If that’s not a self-contradictory statement, in essence, I don’t know what is. Also, Evans absolves Ataturk of responsibility for the Genocide, attributing anti-Armenian activity to his subordinates who came from Young Turk circles. But Ataturk came from those same political circles. It was during his ascendency that the cleansing from Armenian lands of their native inhabitants was continued. Let’s not forget the re-exile that struck our parents, grandparents, and great-grandparents in the early 1920’s after most had returned home. Ambassador Evans, please take the final step of unequivocally indicting Turkey as the responsible party for the Armenian Genocide since it is the successor state, its founders continued the processes of the Genocide, it derives the benefits of the untold stolen Armenian wealth, and it today continues a policy of denial, effectively admitting its oneness as the perpetrator, regardless of changes in its statehood.
Also, Evans cites an “exaggerated” fear by Turkey of having to make reparations and cede territories as an obstacle to progress on recognition. This is a concern and argument that has been present at least since the meetings between Turkish and Armenian representatives occurred in the late 1970’s, repeated by Taner Akcam and many otherwise right-minded Turks who are observing “practical” realities. In my view, there’s nothing exaggerated about it. Turkey must make full restitution and territorial amends. I would much rather we start with the end result openly stated, and proceed with finding a way to get there. Otherwise, we will forever be accused of never being satisfied. Imagine, we get our churches and related properties back. Then we ask for personal properties, and someone will say “but wait, you just got churches” and then it’ll be “churches and properties” when we ask for factories followed by “hey wait, churches, properties, factories, and now you want bank accounts?” and so on all the way through to getting Wilsonian Armenia. Each point will become an additional, intermediate stumbling block.
7- The U.S. should help Turkey preserve Armenian monuments: eh, why not? This seems like a nice idea, fairly unobjectionable. But we must be cautious that such well-intentioned undertakings do not become ways to Genocide-wash Turkey (much like many large corporations Green-wash their otherwise environmentally destructive activities by taking minimal steps but publicizing them as if they have truly reformed their practices). Evans refers to a little known mechanism (U.S. Commission for the Preservation of America’s Heritage Abroad.) that might be used to accomplish some restoration of Armenian cultural remnants currently under Turkish control.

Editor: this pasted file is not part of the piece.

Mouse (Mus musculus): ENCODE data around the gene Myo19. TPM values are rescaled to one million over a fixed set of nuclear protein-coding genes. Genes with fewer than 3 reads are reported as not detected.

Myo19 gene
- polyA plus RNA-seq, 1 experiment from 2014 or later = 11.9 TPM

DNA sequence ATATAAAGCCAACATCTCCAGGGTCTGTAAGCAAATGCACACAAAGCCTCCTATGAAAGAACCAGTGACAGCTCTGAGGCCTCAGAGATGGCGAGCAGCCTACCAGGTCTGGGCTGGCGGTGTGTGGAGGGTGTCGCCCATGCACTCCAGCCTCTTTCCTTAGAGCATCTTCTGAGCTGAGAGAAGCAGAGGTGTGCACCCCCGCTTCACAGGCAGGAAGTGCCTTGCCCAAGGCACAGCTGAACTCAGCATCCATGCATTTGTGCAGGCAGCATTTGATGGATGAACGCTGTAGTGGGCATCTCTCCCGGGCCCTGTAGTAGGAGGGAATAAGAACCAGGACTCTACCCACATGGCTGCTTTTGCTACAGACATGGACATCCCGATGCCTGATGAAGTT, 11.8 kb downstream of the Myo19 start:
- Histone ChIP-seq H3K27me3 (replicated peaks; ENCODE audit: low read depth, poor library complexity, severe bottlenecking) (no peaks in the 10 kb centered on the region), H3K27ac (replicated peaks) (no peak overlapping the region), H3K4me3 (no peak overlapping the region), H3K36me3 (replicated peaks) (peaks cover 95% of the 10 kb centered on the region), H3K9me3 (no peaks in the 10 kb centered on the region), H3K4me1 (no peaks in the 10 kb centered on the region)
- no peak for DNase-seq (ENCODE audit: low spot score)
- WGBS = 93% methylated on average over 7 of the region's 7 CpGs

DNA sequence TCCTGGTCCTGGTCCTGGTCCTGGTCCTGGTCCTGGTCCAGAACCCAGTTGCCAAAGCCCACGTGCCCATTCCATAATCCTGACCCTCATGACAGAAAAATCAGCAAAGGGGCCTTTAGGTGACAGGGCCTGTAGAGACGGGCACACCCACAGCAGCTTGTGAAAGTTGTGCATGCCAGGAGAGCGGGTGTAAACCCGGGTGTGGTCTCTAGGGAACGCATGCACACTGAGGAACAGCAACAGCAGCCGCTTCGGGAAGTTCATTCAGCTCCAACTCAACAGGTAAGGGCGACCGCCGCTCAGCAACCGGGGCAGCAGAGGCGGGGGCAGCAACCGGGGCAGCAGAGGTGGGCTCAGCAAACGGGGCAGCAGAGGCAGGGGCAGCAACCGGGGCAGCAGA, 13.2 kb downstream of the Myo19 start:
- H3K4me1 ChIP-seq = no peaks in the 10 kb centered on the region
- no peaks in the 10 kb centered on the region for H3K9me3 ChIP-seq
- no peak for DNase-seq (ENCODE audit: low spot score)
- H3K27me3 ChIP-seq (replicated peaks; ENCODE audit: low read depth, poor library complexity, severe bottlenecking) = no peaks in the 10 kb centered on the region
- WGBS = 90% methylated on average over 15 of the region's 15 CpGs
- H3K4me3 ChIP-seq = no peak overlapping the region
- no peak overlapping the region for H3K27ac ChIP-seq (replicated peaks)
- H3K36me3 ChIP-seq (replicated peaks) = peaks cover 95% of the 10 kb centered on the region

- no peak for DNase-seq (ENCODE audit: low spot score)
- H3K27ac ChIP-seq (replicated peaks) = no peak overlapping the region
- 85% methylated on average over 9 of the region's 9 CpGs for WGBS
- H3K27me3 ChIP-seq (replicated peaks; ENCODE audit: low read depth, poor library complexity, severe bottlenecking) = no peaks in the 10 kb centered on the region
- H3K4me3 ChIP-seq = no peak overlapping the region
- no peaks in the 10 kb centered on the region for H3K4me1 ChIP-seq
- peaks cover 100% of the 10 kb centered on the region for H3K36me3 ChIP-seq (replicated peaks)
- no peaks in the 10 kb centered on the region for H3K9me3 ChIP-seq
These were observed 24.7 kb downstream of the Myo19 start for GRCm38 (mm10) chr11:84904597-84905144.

8- U.S. Department of State counseling of individual families: very likely a “no.” This is something that has evidently been done in the context of the Holocaust. I am leery of this type of approach because it can serve to numb and distract people from the crucial issues at hand. It seems that some reparations for Holocaust survivors and their families have even been secured through the DoS. But given that agency’s current denialist position, such activities would, at best, come off as duplicitous and hypocritical. Couple that with the Executive Branch’s position that helped lead the U.S. Supreme Court in 2013 to strike down the California law which allowed families to pursue claims against insurance companies, and I think you have a non-starter with this otherwise beneficial-seeming proposition. Oh, and let’s not forget the DoS’s role in and support of TARC! And, this is another possible avenue for Genocide-washing.
9- A Historical Commission: forget it, for any time in the foreseeable future! Even Evans acknowledges how politicized such an entity might become. It is also an optimal way and place for Genocide washing and procrastination. The Ambassador thinks it might provide some face-saving routes for Turkey to make progress. Saving a Genocide perpetrator from embarrassment is far from being a foremost concern for me. The risks involved in such a commission, frequently proposed by Turkey (a revealing fact) render this suggestion fundamentally unacceptable.
10- We can give Armenian-Americans our respect, and honor their narrative: sublime, and truly necessary. This simply phrased course of action, if adopted by the 310 million people of the U.S. would enable unbelievable progress. Evans reproduces six items from Richard Hovannisian for American diplomats (and I would add all government officials and citizens) NOT TO DO regarding the Genocide:
a- negating it outright
b- casting doubt on whether it happened
c- engaging in debate as to whether it happened
d- rationalizing it
e- relativizing it
f- trivializing it
Following this advice would eliminate the “it was a century ago, why do you still care” mindset. It would prevent much heartache and re-infliction of pain. We should get copies of this book to every elected official, the media and its operatives at all levels, and our non-Armenian friends and neighbors, asking them to read this 10th suggestion from Ambassador Evans even if they disregard the rest of the book.
The only flaw in this item is the reference to laws making Genocide denial illegal. That, unfortunately, is an unresolved question, with many Armenians even agreeing with Evans’ position, based on free speech concerns. Let’s leave this issue for another time.
Everyone, Armenian or not, should read this book since it serves as a great jumping off point to address our issues. No one and no book is flawless, as you can see from the above. There are other areas of the book which need tweaking or significant correction (Matthew Bryza, the U.S. diplomat who sold out to Turkey and Azerbaijan comes off smelling like roses), and hopefully this will happen with future editions of the book.
Buy it, read it, gift it, and disseminate it in any other way you can think of.
Source: Armenian Weekly Mid-West